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5 Ways To Stay Safe From Fires And Burns

01/18/2018 09:55 EST | Updated 01/18/2018 09:55 EST
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Written by Sybil Millar, Communications Advisor for the Ross Tilley Burn Centre, Critical Care and Infectious Diseases programs at Sunnybrook.

We're only a few days into 2018, but there have already been a large number of fatal house fires across Canada.

"It's an alarming and tragic trend," says Dr. Marc Jeschke, Director, Ross Tilley Burn Centre at Sunnybrook.

While there doesn't appear to be any one cause for the sudden increase in fires, there are steps that everyone can take to keep themselves and their families safe from fires and burn injuries this winter. Here are five tips from Dr. Jeschke:

1) Test your smoke and carbon monoxide detectors

Fires spread incredibly quickly, as this video shows. You only have only a minute or two to get of a burning building, so it's essential to be alerted to a fire as quickly as possible.

"Having a working smoke detector and carbon monoxide detector in your home can mean the difference between life and death," says Dr. Jeschke.

Test your equipment regularly, and replace the batteries when necessary. Don't forget that smoke detectors have an expiry date listed on the back – they need to be replaced every ten years.

2) Don't use dangerous equipment, like blowtorches, inside

The weather this winter has been downright frigid, which can cause frozen pipes, furnace breakdowns and other issues around the house. Dr. Jeschke's advice? Call in the experts.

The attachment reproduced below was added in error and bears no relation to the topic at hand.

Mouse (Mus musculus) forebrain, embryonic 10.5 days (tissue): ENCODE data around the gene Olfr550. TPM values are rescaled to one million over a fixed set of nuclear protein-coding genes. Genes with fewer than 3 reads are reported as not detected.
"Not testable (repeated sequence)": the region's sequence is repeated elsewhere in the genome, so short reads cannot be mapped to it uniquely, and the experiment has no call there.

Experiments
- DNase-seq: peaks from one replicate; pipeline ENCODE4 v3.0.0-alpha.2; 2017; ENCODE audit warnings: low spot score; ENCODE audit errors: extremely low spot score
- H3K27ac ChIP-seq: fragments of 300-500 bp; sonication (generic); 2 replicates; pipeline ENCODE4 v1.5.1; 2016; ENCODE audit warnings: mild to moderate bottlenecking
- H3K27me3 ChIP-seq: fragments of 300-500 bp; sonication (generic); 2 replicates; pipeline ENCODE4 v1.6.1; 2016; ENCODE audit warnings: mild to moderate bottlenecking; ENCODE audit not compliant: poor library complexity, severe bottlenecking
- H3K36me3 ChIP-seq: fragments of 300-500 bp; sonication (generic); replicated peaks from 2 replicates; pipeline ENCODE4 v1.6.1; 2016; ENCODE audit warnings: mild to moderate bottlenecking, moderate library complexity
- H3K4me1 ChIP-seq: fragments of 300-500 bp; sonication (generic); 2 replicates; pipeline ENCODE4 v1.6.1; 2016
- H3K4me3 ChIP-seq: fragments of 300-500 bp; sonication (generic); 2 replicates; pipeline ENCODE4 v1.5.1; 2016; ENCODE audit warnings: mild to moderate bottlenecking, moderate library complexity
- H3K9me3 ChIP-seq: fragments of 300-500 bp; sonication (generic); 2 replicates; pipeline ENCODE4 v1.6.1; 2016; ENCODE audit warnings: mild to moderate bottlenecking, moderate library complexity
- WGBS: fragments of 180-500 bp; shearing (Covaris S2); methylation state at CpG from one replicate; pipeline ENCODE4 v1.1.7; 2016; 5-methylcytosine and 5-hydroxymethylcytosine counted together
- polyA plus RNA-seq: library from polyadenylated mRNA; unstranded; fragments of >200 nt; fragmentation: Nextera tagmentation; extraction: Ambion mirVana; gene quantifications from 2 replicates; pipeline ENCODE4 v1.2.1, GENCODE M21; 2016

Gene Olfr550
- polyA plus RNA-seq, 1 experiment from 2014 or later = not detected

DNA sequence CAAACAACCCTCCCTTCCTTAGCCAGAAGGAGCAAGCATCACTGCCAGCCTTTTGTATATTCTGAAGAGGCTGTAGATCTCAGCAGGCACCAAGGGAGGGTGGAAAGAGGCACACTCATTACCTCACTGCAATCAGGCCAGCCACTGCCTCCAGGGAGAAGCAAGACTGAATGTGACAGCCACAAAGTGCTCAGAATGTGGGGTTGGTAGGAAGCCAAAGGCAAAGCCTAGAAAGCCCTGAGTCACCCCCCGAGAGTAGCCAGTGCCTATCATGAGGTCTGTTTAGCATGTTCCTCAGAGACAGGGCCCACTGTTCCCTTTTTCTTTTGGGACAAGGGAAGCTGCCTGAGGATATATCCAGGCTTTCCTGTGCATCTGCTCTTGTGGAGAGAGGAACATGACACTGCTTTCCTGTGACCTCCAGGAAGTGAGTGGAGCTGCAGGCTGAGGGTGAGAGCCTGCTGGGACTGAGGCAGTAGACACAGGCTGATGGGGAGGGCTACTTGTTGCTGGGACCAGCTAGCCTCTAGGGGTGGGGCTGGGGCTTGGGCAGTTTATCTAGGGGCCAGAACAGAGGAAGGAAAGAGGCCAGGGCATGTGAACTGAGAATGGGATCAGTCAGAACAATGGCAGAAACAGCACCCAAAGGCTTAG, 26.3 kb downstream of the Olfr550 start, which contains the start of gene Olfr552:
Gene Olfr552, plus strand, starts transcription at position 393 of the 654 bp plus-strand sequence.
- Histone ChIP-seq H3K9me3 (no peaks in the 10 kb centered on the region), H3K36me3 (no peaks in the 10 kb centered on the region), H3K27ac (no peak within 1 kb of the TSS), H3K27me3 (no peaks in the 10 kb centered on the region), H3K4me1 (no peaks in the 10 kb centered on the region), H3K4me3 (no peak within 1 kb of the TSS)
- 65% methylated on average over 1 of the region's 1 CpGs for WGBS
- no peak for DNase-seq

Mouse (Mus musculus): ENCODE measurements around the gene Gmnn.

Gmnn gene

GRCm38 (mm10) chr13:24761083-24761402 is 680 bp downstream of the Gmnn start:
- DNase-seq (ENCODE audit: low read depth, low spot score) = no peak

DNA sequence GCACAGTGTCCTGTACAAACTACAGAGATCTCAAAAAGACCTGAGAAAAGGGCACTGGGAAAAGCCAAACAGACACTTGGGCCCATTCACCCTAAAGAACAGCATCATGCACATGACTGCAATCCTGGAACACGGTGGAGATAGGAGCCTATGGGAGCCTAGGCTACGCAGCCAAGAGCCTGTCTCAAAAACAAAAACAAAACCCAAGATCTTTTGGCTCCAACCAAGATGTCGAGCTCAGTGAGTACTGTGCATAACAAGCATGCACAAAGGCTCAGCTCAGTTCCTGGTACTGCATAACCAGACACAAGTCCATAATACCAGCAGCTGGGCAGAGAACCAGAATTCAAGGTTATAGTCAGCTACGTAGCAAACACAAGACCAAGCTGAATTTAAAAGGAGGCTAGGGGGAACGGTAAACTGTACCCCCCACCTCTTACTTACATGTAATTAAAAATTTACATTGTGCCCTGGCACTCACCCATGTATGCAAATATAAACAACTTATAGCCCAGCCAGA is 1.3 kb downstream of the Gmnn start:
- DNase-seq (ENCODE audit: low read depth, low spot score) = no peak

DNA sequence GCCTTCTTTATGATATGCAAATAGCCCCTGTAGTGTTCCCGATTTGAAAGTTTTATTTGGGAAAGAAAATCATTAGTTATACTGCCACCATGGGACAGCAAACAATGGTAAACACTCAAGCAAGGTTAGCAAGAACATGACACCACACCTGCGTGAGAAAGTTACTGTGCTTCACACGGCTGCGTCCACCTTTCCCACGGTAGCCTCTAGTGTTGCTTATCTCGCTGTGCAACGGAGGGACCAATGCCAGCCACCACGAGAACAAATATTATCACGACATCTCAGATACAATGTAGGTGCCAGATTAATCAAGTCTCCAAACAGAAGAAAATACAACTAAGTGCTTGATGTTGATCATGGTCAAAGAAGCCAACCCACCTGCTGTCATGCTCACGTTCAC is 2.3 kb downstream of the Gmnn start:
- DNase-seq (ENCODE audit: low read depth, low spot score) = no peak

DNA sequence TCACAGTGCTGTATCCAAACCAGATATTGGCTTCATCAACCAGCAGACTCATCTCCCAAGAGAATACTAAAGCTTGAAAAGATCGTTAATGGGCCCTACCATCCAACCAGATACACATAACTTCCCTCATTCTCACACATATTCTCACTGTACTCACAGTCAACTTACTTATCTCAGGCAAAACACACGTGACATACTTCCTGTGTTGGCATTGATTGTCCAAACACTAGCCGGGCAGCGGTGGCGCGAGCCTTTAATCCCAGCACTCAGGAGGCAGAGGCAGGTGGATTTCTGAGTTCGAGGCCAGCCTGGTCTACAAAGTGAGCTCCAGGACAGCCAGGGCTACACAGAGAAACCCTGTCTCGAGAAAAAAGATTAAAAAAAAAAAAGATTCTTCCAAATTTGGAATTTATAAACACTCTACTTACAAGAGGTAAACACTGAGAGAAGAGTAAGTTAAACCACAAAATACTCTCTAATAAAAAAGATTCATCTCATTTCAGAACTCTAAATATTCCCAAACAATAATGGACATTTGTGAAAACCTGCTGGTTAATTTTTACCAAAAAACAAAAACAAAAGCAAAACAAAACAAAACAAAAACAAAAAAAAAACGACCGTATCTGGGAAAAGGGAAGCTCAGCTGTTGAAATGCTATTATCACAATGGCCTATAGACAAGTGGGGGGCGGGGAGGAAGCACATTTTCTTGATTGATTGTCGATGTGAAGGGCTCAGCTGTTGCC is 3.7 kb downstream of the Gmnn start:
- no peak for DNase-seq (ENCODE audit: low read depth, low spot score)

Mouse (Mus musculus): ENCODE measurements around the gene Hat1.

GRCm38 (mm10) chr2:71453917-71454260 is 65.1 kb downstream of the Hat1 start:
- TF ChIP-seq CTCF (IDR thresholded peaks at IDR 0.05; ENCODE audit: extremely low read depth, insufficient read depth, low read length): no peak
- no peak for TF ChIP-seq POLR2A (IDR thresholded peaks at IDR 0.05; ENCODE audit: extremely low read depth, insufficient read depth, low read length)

"You should not be doing things like taking a blowtorch to a frozen pipe. You don't know for sure whether there's water in that pipe, or if it's actually a fuel line that could heat up and explode," he says.

Running generators inside is also a big no-no. You can't see, taste or smell carbon monoxide, which is why you should be checking your carbon monoxide detector to make sure it's working.

3) Take down your Christmas tree

Live trees can dry out over time and become very flammable.

"Get your Christmas tree out of the house before it becomes a fire hazard," says Dr. Jeschke.

4) Layer up – frostbite is a burn, too

If you know you'll be outside for an extended period of time, dress for the weather. The feeling of pins and needles, lack of feeling in a certain area, or skin that is hard and pale may mean you've developed frostbite.

"Frostbite is no joke. The effect it has on the skin is similar to a burn, so people with severe frostbite are treated here in the burn centre. If your skin turns black and then blisters, you're in trouble. Get medical attention immediately," says Dr. Jeschke.

Take extra care when fuelling up your car in the winter, and wear gloves when doing so. "Getting gasoline on your hands when it's very cold out will cause your skin to freeze within seconds," he says.

5) Use common sense

Dr. Jeschke says many of the injuries they see in the burn centre are the result of poor judgment. Simple activities like smoking and cooking can become deadly if a person falls asleep. Dropping a lit cigarette onto the carpet or leaving a stove unattended can ignite a fire very quickly.

"Maybe someone's decision-making ability was impaired by drugs or alcohol, or they didn't stop to think about the potentially dangerous consequences of a situation," he says. "Don't be that person."

Find more injury prevention tips from Sunnybrook experts at health.sunnybrook.ca

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